- Monday, 31 December 2012 12:56
Sing the Te Deum in thanksgiving for the past year and the Veni Creator for new year, and gain a
In the Enchiridion Indulgentiarum, 4th edition, 26:
§ 1. A plenary indulgence is granted to the Christian faithful who, in a
church or in an oratory, are present [take part] in a recitation or solemn
chant of: …
1° the hymn Veni Creator … on the first day of the year, imploring divine assistance for the whole of the coming year…
2° the Te Deum hymn, on the last day of the year, in
thanksgiving to God for the favors received in the course of the entire year.
- Wednesday, 19 December 2012 12:09
Latin Catholics are accustomed to fasting once a year
at Lent. Historically speaking, there was a time when the tradition of fasting
was proposed a few more times a year than merely Lent, e.g., the Assumption fast, the Saints’ fast and the Advent
Liturgically speaking the time before any great feast of the Lord (i.e., Christmas & Easter), the feast of Saints Peter and Paul, and
also of Mary (Assumption of the BVM) was preceded by a distinct time of preparation: prayer, fasting almsgiving.
In time, Catholics have relaxed some traditions and now they have become virtually obsolete. Think of the practice of Ember Days. Today, in fact, is the first of the three Advent Ember Days. You may have heard that the US bishops are encouraging the reinstitution
of abstinence on Fridays. Fasting and abstinence are different; do you know the
difference? What can we do to restore a reasonable practice of the Catholic faith that includes expanding our utilization of spiritual disciplines such as fasting? Can Catholics reinstitute the Ember Days in the praying of the Novus Ordo Liturgy?
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- Sunday, 28 October 2012 18:16
An Orthodox friend of mine posted this prayer and icon in light of the weather storm Sandy coming our way, and I am reposting. State government predictions are sounding exaggerated right now, but one can really tell. In Connecticut, along the waterfront, it is predicted that four high tide cycles will be exceptional, and rough weather–high winds and rain– over 36-48 hours. In category four areas more than 362 thousand people expect some inconvenience. Let’s not tempt fate. In charity, let’s pray to the Divine Master, “A Prayer at the
Threat from Malevolent Winds and Sea Storms.”
O Master, Lord our God, Who by Thy
Consubstantial and Un-originate Word, and Thy Life-Giving Spirit Who is equal in
honor, hast brought all things out of nothingness into being; Who hast
established the sand as bounds to the sea, and weighed the mountains and the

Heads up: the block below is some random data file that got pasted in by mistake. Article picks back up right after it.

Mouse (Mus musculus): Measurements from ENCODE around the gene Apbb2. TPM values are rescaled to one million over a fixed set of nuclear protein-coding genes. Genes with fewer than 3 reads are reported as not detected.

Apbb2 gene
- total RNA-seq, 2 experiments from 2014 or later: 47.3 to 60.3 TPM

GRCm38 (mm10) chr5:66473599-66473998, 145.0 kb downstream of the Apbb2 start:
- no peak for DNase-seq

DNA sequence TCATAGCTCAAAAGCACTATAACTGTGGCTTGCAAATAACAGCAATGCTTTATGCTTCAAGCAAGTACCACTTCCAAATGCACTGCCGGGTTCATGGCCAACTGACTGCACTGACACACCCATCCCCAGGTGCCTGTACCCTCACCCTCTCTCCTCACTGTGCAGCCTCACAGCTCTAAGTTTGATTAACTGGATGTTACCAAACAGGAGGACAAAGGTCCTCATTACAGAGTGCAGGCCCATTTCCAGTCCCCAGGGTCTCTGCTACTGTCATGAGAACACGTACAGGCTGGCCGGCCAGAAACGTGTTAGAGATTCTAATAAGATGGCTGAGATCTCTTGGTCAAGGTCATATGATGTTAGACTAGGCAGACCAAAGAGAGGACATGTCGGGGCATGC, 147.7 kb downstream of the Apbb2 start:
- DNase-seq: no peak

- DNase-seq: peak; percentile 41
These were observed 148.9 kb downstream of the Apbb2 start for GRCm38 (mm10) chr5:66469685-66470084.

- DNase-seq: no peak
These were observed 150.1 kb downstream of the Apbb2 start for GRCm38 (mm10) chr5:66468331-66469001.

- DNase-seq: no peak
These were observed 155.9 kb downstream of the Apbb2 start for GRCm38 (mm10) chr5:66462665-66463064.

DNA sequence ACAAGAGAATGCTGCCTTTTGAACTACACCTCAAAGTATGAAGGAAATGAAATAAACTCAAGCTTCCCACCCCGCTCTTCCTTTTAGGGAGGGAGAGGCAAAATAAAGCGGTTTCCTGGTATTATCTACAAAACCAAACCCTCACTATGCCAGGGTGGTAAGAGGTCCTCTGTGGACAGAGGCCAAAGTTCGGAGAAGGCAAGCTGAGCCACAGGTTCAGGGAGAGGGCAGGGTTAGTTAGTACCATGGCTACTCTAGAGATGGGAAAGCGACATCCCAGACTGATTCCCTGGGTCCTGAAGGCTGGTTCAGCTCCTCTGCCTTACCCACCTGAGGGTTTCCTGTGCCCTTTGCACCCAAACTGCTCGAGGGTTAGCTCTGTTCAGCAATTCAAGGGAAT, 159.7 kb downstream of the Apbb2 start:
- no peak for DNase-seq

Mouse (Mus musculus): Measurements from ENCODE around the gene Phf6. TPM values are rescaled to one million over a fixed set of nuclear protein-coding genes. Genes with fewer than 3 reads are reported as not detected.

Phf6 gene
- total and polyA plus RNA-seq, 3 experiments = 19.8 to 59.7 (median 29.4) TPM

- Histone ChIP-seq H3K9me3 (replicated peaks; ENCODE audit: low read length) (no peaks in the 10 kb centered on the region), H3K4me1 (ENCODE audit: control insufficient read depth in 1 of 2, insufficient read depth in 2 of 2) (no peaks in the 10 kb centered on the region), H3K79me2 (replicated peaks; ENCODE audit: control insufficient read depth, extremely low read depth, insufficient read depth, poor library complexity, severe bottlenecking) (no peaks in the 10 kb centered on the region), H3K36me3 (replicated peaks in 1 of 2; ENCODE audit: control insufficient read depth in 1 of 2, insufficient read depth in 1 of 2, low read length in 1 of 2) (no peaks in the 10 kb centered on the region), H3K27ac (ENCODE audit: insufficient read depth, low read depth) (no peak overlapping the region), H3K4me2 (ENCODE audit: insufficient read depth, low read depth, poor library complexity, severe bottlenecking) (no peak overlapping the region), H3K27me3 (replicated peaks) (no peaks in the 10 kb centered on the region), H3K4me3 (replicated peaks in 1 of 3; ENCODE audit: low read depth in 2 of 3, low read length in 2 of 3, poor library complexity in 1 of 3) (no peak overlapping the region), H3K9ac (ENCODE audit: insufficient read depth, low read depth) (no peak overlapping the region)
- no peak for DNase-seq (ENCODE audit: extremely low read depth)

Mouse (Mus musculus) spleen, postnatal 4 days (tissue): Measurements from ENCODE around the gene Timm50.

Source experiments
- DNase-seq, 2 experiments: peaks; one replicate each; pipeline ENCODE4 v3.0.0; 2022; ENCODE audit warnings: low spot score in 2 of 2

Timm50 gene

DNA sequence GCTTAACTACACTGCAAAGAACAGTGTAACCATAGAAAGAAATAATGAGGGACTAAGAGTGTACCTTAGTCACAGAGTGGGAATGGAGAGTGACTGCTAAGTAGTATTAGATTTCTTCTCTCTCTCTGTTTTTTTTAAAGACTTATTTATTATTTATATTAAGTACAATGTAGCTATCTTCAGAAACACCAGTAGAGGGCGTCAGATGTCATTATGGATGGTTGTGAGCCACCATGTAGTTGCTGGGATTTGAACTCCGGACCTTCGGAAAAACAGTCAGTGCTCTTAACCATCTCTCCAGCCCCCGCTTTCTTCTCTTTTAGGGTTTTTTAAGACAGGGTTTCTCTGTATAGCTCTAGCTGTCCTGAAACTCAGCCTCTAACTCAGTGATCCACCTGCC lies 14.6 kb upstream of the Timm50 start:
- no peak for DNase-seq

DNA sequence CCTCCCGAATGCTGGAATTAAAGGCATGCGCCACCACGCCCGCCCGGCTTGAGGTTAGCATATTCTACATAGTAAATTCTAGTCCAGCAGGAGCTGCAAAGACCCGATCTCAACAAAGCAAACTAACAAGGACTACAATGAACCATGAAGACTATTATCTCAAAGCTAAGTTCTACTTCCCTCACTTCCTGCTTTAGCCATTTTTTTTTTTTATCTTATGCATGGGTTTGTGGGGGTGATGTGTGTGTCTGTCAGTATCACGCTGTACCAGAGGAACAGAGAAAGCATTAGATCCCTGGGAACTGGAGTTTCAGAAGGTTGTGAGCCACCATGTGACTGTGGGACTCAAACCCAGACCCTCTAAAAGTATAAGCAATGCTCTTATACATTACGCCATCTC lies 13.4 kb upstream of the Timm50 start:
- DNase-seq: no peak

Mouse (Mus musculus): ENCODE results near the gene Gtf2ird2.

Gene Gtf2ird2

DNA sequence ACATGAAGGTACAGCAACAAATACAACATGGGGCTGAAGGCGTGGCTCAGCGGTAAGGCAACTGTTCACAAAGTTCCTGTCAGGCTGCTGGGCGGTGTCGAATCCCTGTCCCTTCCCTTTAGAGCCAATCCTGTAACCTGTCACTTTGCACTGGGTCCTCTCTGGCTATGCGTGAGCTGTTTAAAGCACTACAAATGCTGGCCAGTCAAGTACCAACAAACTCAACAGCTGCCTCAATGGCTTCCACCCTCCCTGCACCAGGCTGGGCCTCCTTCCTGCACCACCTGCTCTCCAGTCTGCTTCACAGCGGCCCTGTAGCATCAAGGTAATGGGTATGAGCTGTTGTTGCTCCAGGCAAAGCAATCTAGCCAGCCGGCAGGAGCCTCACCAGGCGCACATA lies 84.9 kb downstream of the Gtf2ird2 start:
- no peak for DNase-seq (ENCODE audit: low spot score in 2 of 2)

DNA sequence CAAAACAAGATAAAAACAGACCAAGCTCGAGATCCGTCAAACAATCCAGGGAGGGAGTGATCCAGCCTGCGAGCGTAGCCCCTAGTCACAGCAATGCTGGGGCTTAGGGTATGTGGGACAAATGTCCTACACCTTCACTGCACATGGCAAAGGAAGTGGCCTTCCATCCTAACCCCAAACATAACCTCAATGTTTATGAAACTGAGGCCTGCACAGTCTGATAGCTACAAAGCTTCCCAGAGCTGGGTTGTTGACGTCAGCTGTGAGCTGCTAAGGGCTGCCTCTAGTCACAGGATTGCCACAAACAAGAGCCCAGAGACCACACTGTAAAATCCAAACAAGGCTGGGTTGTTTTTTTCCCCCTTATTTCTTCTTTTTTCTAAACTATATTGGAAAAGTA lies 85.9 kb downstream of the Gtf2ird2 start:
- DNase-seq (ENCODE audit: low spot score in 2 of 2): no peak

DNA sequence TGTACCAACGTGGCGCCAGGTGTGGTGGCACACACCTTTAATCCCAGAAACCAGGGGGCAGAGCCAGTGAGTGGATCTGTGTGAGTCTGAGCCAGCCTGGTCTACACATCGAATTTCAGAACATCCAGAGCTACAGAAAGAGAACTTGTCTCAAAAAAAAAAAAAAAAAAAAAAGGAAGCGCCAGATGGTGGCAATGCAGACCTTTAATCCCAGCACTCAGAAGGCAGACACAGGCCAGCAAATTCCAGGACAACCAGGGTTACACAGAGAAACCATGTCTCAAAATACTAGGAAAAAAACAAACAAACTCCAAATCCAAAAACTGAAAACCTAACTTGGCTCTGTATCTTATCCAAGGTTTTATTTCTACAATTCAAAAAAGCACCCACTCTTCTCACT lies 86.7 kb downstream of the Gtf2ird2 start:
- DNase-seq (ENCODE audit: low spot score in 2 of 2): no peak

valleys in a balance; Who hast measured the skies and holdest the water in the
palm of Thy hand; Who hast given to this visible world of the senses its laws
and rules, its harmony and order; Who hast appointed changes to the weather and
variations in the orbit of the sun; Who, through the mingling of the elements,
holdest all things together by Thine inexpressible power, and keepest them free
from harm and intact: Do Thou Thyself, O All-Good King, extending to us Thine
innate and customary love and goodness, visit the work of Thy hands. Do not
deprive us of Thy mercies and Thy compassion, and do not destroy Thine
inheritance, for Thou hast ineffably created us in Thine own image.
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- Sunday, 14 October 2012 19:30
Today’s gospel is the familiar narrative of the Rich Young Man: “go and sell follow me.” It is clear in Saint Mark’s rendering of the story that the young man is good. He does good things, he does what any respectable person would want to do; the young man asks the right questions; he follows what the tradition lays before him. So, the man actually is admirable according to the measure of this world. But the measure with which a person of faith judges is very different because it is a given, and not achieved. There is one that the young man’s not able to grasp: the greatness offered to him by God. He lacks the capacity to accept that it is not about the human will in attaining lasting happiness. As we know, it’s only the Infinite that suffices in answering the needs of the human heart. As the psalm indicates, filled with Love, we sing for joy. The eschatological hope we live in is one mercy’s face is more beautiful than any of the temporal riches we can conceive of. Jesus offers the young man the possibility of greatness and not mere goodness; the Lord shows him the path to eternal life, not just the best way to get through the city; God hands him holiness and not the safety of existence.
Our Lord offered the young man, and therefore us, the way to unity and deeper communion with him here, and in eternity — but the ultimate destiny for each of us is heaven. The young man’s response is understandable but not acceptable. Greatness, holiness, is a superior divine gift than being good. What do you want? What do you seek? How do you live?